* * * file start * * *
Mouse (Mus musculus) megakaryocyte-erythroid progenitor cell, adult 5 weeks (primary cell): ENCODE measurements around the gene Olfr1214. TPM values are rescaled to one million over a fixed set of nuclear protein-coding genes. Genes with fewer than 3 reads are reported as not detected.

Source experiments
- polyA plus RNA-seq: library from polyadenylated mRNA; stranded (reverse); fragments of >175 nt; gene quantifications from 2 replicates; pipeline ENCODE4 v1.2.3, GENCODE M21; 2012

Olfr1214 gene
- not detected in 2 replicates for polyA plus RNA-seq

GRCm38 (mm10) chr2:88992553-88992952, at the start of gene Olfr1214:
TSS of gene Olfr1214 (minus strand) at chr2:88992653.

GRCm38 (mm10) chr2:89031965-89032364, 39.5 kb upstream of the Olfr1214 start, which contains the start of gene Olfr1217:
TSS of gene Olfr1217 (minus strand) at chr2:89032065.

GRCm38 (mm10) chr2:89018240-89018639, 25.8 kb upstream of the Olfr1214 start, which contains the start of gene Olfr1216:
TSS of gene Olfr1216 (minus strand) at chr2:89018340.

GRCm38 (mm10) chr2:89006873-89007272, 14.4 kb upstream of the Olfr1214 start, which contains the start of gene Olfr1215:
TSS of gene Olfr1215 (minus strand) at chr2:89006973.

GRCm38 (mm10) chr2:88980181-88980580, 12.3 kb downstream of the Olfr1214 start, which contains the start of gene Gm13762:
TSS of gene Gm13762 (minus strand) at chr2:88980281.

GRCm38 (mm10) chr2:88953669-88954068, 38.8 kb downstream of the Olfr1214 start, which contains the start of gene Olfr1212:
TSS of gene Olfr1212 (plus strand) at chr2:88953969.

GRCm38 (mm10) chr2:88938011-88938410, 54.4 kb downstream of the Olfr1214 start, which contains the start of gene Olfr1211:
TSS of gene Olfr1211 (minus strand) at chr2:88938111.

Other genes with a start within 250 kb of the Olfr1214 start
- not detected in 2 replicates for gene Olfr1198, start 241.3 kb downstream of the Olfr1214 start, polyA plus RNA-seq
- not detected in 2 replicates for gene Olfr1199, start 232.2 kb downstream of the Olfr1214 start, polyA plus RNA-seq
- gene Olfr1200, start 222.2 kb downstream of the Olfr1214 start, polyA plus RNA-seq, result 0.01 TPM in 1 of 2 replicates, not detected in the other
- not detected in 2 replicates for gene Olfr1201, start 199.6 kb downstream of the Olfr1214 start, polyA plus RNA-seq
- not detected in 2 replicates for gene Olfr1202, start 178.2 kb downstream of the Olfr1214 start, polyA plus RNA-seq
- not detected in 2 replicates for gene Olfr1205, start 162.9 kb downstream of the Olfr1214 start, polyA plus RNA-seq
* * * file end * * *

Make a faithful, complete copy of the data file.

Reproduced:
Mouse (Mus musculus) megakaryocyte-erythroid progenitor cell, adult 5 weeks (primary cell): ENCODE measurements around the gene Olfr1214. TPM values are rescaled to one million over a fixed set of nuclear protein-coding genes. Genes with fewer than 3 reads are reported as not detected.

Source experiments
- polyA plus RNA-seq: library from polyadenylated mRNA; stranded (reverse); fragments of >175 nt; gene quantifications from 2 replicates; pipeline ENCODE4 v1.2.3, GENCODE M21; 2012

Olfr1214 gene
- not detected in 2 replicates for polyA plus RNA-seq

GRCm38 (mm10) chr2:88992553-88992952, at the start of gene Olfr1214:
TSS of gene Olfr1214 (minus strand) at chr2:88992653.

GRCm38 (mm10) chr2:89031965-89032364, 39.5 kb upstream of the Olfr1214 start, which contains the start of gene Olfr1217:
TSS of gene Olfr1217 (minus strand) at chr2:89032065.

GRCm38 (mm10) chr2:89018240-89018639, 25.8 kb upstream of the Olfr1214 start, which contains the start of gene Olfr1216:
TSS of gene Olfr1216 (minus strand) at chr2:89018340.

GRCm38 (mm10) chr2:89006873-89007272, 14.4 kb upstream of the Olfr1214 start, which contains the start of gene Olfr1215:
TSS of gene Olfr1215 (minus strand) at chr2:89006973.

GRCm38 (mm10) chr2:88980181-88980580, 12.3 kb downstream of the Olfr1214 start, which contains the start of gene Gm13762:
TSS of gene Gm13762 (minus strand) at chr2:88980281.

GRCm38 (mm10) chr2:88953669-88954068, 38.8 kb downstream of the Olfr1214 start, which contains the start of gene Olfr1212:
TSS of gene Olfr1212 (plus strand) at chr2:88953969.

GRCm38 (mm10) chr2:88938011-88938410, 54.4 kb downstream of the Olfr1214 start, which contains the start of gene Olfr1211:
TSS of gene Olfr1211 (minus strand) at chr2:88938111.

Other genes with a start within 250 kb of the Olfr1214 start
- not detected in 2 replicates for gene Olfr1198, start 241.3 kb downstream of the Olfr1214 start, polyA plus RNA-seq
- not detected in 2 replicates for gene Olfr1199, start 232.2 kb downstream of the Olfr1214 start, polyA plus RNA-seq
- gene Olfr1200, start 222.2 kb downstream of the Olfr1214 start, polyA plus RNA-seq, result 0.01 TPM in 1 of 2 replicates, not detected in the other
- not detected in 2 replicates for gene Olfr1201, start 199.6 kb downstream of the Olfr1214 start, polyA plus RNA-seq
- not detected in 2 replicates for gene Olfr1202, start 178.2 kb downstream of the Olfr1214 start, polyA plus RNA-seq
- not detected in 2 replicates for gene Olfr1205, start 162.9 kb downstream of the Olfr1214 start, polyA plus RNA-seq